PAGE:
Kodak's top executive talks about that controversial federal loan
Kodak’s top official is talking about the status of the company’s potential federal loan, a deal which has created a lot of controversy in recent days.
Executive Chairman Jim Continenza made a few brief comments about the potential loan during the company’s second-quarter earnings conference call on Tuesday.
The $765 million loan, announced two weeks ago, would help Kodak gear up to make ingredients used in generic drugs.
The loan has been touted by the Trump Administration as a way to help bring back more pharmaceutical production to the U.S. But, the deal has since been mired in controversy, with questions raised about the timing of the announcement and stock options granted to some top Kodak executives.
The agency providing the loan, the U.S. International Development Finance Corporation (DFC), said that it would not proceed with the loan unless the company is cleared of allegations of wrongdoing.
Continenza said he understands the need for the DFC to fully look into issues surrounding the deal.
“We appreciate the DFC’s decision to await clarification before moving forward with the loan process," Continenza said. "The proposed expansion of our chemical manufacturing operations to supply pharmaceutical needs does not affect our existing business."
During the conference call, Continenza stressed that the announcement made a couple of weeks ago was only about a letter of interest and said more work is necessary for the loan to move forward.
Last week Kodak said that a special committee made up of independent members of its board of directors will look into recent activity surrounding the federal loan. The Wall Street Journal reported that the Securities and Exchange Commission is investigating the circumstances surrounding the announcement of the potential loan.
That was confirmed in a regular quarterly filing with the SEC by Kodak on Tuesday, in which it said "Congressional investigations and an SEC investigation have been commenced which could affect the likelihood of the consummation of the DFC Loan. "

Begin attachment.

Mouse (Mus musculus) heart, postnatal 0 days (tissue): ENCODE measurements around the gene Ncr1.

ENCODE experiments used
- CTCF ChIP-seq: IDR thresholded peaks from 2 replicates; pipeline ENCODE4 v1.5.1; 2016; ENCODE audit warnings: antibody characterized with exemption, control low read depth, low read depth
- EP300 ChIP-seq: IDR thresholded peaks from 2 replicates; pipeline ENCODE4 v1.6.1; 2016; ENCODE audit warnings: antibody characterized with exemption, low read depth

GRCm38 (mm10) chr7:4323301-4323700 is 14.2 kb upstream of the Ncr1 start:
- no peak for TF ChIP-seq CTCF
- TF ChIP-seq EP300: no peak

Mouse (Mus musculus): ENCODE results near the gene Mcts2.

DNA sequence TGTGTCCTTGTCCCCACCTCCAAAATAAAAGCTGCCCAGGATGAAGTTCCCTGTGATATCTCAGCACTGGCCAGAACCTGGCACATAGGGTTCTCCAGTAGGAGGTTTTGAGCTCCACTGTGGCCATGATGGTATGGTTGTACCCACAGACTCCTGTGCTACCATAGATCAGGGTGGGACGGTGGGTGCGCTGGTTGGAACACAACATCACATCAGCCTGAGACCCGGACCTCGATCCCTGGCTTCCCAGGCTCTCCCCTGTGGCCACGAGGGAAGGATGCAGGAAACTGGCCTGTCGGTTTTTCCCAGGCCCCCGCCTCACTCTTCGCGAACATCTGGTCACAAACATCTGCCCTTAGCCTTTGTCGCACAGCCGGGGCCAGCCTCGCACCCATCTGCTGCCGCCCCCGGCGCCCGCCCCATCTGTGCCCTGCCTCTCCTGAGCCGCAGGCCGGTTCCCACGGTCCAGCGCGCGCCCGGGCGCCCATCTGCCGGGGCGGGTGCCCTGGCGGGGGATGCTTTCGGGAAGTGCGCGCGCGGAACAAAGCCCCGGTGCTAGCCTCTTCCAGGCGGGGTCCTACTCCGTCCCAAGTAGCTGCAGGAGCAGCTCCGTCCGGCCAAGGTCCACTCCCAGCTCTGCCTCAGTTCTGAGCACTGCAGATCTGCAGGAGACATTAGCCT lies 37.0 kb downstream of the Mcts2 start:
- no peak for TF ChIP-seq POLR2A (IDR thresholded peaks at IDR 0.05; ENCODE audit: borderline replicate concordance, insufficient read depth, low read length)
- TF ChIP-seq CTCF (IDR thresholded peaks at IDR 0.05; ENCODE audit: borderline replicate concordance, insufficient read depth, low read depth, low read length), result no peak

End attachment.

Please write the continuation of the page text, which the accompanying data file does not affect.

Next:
The statement also noted "the potential DFC Loan has sparked intense media interest and coverage. If the DFC Loan is not made or if the findings of the investigations are unfavorable, Kodak’s reputation could be damaged and its existing business could be adversely affected."
In the filing, Kodak also acknowledged the competition it would face if the federal loan moves forward and the company does try to market ingredients used in pharmaceuticals.
"The economic success of the Pharmaceutical Initiative will depend in large part on products produced by the Pharmaceutical Initiative being able to successfully compete with pharmaceutical ingredients supplied by low-cost countries such as China and India through manufacturing and operating efficiencies, “buy American” initiatives or mandates, or otherwise," the filing said.
As with a number of companies, Kodak’s second-quarter earnings and sales were impacted by the COVID-19 pandemic, with revenues falling to $213 million, a $94 million drop year-over-year. After certain one-time charges, Kodak saw a loss of $2 million, an improvement over the adjusted net loss of $11 million a year ago.